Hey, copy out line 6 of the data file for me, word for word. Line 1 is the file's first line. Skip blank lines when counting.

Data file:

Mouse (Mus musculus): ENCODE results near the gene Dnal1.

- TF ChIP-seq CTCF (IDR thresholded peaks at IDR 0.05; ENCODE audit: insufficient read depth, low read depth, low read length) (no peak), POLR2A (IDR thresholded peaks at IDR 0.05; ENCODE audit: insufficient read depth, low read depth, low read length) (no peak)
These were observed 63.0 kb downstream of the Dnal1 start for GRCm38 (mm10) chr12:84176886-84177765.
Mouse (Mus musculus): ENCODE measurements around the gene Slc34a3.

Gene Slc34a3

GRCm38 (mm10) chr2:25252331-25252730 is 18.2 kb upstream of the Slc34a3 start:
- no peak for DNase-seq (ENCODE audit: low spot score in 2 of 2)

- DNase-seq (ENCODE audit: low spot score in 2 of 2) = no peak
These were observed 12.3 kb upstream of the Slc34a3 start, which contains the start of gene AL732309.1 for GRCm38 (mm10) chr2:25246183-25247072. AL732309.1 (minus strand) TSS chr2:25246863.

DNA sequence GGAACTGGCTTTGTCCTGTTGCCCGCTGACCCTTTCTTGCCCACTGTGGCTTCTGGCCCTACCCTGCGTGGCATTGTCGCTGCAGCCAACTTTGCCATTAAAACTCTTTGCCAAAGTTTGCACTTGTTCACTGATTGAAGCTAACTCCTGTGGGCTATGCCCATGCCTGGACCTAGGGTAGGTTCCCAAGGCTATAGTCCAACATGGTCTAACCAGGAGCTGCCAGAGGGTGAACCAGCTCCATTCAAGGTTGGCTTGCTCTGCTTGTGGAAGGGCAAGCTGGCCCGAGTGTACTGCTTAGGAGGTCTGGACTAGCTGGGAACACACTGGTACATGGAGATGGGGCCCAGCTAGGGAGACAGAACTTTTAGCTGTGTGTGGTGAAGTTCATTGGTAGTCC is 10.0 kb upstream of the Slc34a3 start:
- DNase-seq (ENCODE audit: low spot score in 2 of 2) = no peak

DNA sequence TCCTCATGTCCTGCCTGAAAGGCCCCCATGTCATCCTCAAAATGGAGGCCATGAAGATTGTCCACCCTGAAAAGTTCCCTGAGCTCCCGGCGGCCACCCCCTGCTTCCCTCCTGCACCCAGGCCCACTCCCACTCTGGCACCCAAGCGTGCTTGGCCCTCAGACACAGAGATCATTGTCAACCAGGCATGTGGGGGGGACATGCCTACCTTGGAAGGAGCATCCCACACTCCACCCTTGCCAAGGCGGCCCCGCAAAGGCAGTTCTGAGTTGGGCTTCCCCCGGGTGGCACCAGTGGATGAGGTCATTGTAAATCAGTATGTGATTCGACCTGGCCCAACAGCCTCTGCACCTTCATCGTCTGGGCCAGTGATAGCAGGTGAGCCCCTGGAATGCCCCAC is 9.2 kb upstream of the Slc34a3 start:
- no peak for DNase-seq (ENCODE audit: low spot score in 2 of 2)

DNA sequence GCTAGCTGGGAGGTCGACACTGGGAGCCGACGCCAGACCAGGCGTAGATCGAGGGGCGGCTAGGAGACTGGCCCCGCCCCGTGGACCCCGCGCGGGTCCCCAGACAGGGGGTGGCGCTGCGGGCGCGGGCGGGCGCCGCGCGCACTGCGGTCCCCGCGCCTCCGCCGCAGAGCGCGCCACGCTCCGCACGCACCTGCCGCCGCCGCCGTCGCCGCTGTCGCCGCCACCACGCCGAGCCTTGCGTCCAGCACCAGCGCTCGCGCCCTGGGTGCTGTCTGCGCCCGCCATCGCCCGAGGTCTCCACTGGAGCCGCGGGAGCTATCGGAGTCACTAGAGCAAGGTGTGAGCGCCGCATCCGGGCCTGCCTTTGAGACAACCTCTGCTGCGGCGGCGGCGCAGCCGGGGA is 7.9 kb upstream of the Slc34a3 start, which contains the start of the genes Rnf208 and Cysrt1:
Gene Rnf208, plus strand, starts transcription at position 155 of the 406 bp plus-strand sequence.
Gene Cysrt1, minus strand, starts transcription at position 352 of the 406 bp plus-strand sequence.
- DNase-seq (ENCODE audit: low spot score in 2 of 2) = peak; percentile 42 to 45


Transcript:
GRCm38 (mm10) chr2:25252331-25252730 is 18.2 kb upstream of the Slc34a3 start: